The Life and Legacy of John Lewis

Photo: AP Photo/Linda Schaeffer. Sept. 3, 1986, John Lewis, front left, and his wife, Lillian, holding hands, lead a march of supporters from his campaign headquarters to an Atlanta hotel for a victory party after he defeated Julian Bond in a runoff election for Georgia’s 5th Congressional District seat in Atlanta.

When John Lewis was diagnosed with fourth stage pancreatic cancer back in December, I was shaken. My unsettled spirit at this news was, in part, caused from a flood of memories around the same news my family had received about my father years earlier. Another cause of my unrest came in recognizing that another good man was entering into the battle of his life knowing full well that this battle could not be won. And, I was distraught because our country needed John Lewis, the “conscience of Congress.” News of Representative Lewis’ illness deeply affected me just as the news of his death now haunts me.

And so, I find myself pondering a great man whose life and legacy are gifts to our world that simply cannot be forgotten. John Lewis is known as a hero, a Civil Rights champion, an activist, a man of God, a recipient of the Medal of Freedom. These titles (and so many others) and the tireless work that inspires such titles help paint the picture of a talented and dedicated man who spent six decades in service to humanity. But, there is another title that Mr. Lewis most likely never knew but one that most certainly suits him well. John Lewis was a Vincentian.

The work of Vincentian leaders is always grounded in something far beyond themselves. For Vincent, his work was a matter of answering a call from Divine Providence. As St. Vincent entered into that call and followed, he was able to find the strength and confidence to tackle the daunting ministry before him.[1] This same confidence and strength that John Lewis found in his work came from his deep and abiding faith. In a 2004 interview about his work in the Civil Rights Movement, Mr. Lewis spoke boldly of the importance faith played as the Movement unfolded: The [Civil Rights] movement was built on deep-seated religious convictions, and the movement grew out of a sense of faith — faith in God and faith in one’s fellow human beings… Without our faith, without the spirit and spiritual bearings and underpinning, we would not have been so successful. Without prayer, without faith in the Almighty, the civil rights movement would have been like a bird without wings.”[2] It was a deep seated faith that carried John Lewis through dozens and dozens of physical beatings and even more political struggles. It was an unfaltering faith in God’s goodness that surely gave Mr. Lewis the courage and will to continue speaking out and working for justice up until his dying days.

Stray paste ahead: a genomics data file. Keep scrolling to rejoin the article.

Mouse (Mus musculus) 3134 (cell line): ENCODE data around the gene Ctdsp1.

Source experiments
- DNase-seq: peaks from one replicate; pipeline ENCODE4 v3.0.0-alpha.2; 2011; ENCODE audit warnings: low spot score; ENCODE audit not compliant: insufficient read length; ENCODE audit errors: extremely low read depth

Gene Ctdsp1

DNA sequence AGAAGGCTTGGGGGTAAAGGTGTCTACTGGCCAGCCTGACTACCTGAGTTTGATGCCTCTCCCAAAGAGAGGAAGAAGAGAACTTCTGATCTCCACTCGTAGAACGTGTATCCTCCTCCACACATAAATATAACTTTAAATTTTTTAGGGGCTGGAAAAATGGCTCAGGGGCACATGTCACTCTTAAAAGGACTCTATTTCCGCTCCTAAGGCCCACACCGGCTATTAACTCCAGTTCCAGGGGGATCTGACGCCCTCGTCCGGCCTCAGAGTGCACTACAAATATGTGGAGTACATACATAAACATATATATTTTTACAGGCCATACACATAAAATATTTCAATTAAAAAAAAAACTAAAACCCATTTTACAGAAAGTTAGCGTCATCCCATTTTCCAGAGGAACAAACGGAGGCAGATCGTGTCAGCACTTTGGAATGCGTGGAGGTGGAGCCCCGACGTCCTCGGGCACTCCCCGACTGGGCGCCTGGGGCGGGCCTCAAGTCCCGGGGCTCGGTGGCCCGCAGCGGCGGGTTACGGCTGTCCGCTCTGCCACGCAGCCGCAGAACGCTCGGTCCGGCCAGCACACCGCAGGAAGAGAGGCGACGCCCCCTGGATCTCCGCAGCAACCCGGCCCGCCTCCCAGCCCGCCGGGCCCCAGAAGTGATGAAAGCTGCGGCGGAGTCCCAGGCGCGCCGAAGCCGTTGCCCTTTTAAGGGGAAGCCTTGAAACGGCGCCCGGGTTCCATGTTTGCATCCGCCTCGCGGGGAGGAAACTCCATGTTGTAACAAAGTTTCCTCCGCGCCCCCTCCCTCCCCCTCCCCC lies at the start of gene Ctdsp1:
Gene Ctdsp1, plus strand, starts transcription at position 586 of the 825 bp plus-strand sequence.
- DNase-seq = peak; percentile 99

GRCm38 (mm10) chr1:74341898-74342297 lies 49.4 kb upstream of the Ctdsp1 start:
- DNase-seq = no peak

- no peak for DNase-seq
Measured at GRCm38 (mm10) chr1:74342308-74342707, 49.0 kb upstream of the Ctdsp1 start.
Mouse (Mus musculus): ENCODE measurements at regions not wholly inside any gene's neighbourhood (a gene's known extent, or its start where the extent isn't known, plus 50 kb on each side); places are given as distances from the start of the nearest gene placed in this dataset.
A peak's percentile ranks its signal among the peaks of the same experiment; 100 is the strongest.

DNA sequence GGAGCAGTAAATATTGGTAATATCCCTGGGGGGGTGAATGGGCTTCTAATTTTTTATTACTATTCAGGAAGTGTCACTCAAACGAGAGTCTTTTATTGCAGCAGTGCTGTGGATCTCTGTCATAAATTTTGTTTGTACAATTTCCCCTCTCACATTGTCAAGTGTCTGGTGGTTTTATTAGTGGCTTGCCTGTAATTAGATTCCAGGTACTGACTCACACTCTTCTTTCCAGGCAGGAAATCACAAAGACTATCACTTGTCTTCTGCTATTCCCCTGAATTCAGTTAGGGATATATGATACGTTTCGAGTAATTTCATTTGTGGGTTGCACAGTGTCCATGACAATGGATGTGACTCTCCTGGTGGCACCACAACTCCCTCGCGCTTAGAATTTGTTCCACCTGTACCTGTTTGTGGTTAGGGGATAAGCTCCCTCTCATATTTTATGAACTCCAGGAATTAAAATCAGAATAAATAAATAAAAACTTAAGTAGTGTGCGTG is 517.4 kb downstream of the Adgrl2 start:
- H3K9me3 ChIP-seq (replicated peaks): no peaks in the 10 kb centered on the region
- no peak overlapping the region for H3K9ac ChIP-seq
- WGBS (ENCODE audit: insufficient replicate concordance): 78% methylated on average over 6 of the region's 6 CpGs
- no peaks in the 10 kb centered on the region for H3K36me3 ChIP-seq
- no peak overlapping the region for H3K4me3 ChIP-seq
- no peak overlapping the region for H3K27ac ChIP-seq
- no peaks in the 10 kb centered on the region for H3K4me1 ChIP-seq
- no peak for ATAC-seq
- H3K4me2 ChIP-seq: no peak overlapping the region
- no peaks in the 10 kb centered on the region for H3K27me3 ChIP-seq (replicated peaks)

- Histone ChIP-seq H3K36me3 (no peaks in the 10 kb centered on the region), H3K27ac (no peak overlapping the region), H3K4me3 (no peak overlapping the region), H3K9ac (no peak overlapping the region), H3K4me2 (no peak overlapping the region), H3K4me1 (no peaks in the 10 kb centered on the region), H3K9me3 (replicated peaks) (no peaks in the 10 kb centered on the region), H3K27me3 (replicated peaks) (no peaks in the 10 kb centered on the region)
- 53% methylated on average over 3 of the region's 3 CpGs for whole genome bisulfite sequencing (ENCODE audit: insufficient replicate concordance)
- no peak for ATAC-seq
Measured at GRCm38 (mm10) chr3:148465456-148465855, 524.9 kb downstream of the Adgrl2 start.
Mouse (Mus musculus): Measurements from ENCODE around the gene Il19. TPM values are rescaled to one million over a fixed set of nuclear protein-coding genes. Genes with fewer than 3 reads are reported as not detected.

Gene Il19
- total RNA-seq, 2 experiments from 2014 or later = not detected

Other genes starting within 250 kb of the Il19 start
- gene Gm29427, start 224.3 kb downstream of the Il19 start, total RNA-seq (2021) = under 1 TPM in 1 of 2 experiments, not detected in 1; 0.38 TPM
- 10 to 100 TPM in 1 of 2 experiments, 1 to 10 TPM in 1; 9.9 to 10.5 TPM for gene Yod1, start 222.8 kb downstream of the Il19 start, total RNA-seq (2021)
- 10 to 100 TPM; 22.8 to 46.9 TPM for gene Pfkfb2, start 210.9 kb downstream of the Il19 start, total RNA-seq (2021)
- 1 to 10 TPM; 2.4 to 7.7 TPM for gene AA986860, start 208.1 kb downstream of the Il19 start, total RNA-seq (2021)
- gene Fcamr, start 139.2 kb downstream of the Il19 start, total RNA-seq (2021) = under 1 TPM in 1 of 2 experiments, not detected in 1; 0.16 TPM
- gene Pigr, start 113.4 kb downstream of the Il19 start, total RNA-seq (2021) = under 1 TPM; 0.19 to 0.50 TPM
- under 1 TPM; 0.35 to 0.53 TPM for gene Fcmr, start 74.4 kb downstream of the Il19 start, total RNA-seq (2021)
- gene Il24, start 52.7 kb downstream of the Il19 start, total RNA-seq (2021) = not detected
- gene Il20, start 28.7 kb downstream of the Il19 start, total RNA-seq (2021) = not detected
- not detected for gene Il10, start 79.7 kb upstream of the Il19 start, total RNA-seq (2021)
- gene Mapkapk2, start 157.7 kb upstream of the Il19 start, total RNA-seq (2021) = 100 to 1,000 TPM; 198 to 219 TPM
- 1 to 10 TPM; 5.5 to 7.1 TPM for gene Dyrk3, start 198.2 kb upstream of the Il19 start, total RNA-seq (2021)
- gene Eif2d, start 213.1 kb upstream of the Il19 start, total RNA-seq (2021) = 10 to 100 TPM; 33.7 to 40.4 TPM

“God allows us to give rise to the practice of two beautiful virtues:  perseverance, which leads us to attain the goal, and constancy, which helps us to overcome difficulties.”[3]  — St. Vincent de Paul

Photo: Credit Unknown. In this photograph from 1962, Lewis, then a field secretary for the Student Nonviolent Coordinating Committee (SNCC), had traveled to Cairo to organize demonstrations to protest the segregation of public spaces. Here, he and his colleagues hold a Prayer Demonstration at a segregated swimming pool.

Like John Lewis, St. Louise de Marillac encountered and overcame many challenges while always practicing and encouraging great kindness and goodness: “Our vocation of servants of the poor calls us to practice the gentleness, humility and forbearance that we owe to others. We must respect and honor everyone.”[4] Louise de Marillac and John Lewis humbly reached out to people of all walks of life, listening to their stories and opinions, and acting in ways that honored them. In Mr. Lewis’ case, he even asked blessings upon those who brutally beat him. His commitment to honoring the dignity of others can be seen in a statement he made following President Obama’s decision to endorse same-sex marriage: “Once people begin to see the similarities between themselves and others, instead of focusing on differences, they come to recognize that equality is essentially a matter of human rights and human dignity.” Representative Lewis began his work as a young man fighting for rights of the Black community but his lifetime work was dedicated to fighting for the rights of all people. He did so in all humility and kindness, loving his neighbors, and never giving up in his fight for justice.